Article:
New York-based architect Vincent Appel has designed Sheffield House in Massachusetts to replace the resident’s childhood home with cedar walls as the “picture frame of the spaces of memory”. Appel, the founder of Brooklyn architecture studio Of Possible, punctured the pale cedar walls of the 3,600-square-foot (334-square-metre) home with large glass doors and windows to offer views of its lush settings – reminiscent of the client’s childhood.
“The aim of the project was to create a contemporary design with a nod to the local vernacular architecture,” explains Appel.
“The clients were looking for an architecture that engaged the memories of the original home on the site from their youth, which included an apple orchard, barn, and horse corral to the east, a long yard and gardens to the south, an evergreen and wetland ravine to the north, and a grand maple tree with a 70-foot canopy to the west,” he continues. “The clients were torn between wanting a glass house and something more traditional.”
The result is a home where every window and door is a floor to ceiling picture frame of the spaces of memory throughout the property. The architectural finishes are a sober palette chosen to enhance the effect of these frames against the ever-changing seasonal New England landscape. Moving through the home over the course of the day, one is drawn from the inside spaces to the outside landscape. Similarly, when one approaches the home from the outside, the large terraces create similar exterior frames of the landscape as well as into the interior. This is a home for creating new memories and honoring old ones.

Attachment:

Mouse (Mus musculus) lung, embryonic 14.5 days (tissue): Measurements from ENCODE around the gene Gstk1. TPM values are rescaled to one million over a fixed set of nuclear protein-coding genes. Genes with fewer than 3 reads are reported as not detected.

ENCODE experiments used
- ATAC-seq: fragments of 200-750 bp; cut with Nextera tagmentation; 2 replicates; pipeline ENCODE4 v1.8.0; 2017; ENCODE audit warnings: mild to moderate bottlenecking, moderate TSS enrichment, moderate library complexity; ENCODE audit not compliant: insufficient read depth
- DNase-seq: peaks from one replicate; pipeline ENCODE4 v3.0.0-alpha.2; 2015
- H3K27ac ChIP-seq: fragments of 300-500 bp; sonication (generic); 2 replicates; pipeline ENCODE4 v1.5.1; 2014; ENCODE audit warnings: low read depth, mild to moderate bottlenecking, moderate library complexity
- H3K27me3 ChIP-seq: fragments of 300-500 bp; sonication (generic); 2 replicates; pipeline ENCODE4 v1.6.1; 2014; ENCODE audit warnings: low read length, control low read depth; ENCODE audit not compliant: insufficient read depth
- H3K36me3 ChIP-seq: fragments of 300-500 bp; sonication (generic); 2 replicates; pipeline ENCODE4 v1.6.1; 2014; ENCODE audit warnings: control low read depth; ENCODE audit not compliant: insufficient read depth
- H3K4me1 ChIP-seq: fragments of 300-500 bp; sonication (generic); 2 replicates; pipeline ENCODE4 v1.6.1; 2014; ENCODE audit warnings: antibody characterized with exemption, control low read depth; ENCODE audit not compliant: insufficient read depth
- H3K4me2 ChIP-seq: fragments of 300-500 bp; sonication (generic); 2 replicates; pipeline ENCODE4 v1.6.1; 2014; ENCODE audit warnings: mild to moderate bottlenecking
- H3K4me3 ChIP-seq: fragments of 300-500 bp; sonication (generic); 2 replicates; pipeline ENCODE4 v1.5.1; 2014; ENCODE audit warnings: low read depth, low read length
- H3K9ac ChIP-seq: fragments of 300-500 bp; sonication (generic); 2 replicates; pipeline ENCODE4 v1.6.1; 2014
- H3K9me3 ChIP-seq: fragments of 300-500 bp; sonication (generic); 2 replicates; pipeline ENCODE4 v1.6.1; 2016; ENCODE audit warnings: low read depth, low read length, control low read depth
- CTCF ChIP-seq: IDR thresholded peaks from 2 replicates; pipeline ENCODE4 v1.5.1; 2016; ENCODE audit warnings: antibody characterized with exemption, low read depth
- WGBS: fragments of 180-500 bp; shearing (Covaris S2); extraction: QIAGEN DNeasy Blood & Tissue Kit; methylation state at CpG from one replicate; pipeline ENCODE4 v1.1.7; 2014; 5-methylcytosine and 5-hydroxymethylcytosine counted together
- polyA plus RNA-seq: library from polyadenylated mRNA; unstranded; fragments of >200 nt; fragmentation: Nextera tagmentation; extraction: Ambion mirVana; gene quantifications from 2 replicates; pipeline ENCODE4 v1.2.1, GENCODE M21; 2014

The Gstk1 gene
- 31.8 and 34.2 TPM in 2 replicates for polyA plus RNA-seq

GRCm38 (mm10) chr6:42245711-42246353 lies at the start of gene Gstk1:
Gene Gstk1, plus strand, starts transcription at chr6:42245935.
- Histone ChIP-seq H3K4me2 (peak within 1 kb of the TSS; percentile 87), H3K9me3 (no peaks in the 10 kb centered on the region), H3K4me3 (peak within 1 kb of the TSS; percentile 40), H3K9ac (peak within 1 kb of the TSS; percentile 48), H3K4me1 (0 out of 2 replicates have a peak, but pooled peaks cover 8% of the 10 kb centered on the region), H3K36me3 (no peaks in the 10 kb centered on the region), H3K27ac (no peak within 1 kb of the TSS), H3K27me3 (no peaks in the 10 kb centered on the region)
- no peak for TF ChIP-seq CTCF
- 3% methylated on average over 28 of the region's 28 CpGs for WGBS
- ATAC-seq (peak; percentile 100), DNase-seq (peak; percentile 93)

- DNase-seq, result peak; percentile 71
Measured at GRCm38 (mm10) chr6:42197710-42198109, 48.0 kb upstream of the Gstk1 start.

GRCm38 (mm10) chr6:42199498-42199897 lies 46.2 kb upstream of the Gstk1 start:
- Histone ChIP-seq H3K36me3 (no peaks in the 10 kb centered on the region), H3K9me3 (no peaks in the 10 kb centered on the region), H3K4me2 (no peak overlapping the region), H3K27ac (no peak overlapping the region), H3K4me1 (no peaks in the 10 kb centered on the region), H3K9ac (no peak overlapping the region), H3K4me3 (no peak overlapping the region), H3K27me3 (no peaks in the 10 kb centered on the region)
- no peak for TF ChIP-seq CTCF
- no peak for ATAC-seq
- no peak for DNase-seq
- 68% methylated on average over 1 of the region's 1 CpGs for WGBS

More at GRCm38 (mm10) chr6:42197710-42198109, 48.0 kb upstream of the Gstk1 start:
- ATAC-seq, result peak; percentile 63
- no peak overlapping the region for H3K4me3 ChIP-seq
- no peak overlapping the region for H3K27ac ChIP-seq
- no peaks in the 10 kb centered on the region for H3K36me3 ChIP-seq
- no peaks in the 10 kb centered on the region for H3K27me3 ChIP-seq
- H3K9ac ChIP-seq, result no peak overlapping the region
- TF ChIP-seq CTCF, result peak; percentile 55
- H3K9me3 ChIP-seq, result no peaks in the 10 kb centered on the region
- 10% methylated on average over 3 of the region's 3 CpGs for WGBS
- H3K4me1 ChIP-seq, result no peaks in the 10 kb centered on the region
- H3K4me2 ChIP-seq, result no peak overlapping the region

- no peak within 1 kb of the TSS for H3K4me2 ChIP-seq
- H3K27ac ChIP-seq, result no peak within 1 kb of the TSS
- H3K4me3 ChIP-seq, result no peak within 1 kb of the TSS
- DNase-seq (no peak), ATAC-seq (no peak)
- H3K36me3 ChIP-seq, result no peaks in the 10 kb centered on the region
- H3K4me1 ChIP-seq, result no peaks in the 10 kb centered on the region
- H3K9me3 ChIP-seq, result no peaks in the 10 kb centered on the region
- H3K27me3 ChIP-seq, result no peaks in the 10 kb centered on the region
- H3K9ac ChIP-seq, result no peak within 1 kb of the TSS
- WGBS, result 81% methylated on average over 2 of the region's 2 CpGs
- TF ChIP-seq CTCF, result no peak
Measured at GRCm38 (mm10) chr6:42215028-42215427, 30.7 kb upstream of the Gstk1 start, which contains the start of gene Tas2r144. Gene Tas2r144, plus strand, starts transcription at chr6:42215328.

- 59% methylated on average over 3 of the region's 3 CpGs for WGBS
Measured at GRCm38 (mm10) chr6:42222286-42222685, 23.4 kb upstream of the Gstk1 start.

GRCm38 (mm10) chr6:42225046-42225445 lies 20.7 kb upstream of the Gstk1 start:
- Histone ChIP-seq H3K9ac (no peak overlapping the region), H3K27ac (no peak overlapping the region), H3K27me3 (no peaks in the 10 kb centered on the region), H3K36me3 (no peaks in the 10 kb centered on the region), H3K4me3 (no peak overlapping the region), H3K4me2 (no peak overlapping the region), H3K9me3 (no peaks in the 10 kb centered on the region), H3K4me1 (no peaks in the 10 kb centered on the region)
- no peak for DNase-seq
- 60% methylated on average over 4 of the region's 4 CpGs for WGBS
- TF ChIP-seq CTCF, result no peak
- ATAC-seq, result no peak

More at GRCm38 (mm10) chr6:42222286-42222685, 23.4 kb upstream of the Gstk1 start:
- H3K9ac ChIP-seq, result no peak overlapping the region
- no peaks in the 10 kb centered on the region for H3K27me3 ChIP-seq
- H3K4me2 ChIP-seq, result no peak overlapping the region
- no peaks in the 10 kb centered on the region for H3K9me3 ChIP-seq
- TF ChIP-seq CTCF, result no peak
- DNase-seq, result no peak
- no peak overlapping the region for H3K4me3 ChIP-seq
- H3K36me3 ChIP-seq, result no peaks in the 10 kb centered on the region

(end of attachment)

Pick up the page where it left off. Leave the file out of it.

Of Possible, based in Brooklyn, New York, designed the home working closely with Kent Hicks Construction and Energy Efficiency Associates in Massachusetts. The project is an example of uncompromising contemporary design, conceptual architecture, and the application of sustainable building science. Working with Kent Hicks Construction, a contractor and Certified Passive House Consultant, the design team developed straightforward construction details to achieve Passive House level building assemblies. Though not certified, the home is built to meet Passive House Institute standards. Materials were sourced regionally, selected for low global warming potential, and detailed for ease of construction to last generations. Mechanical systems and energy loads were sized so that the home could achieve net-zero energy performance with the addition of a small ground-mounted solar panel array.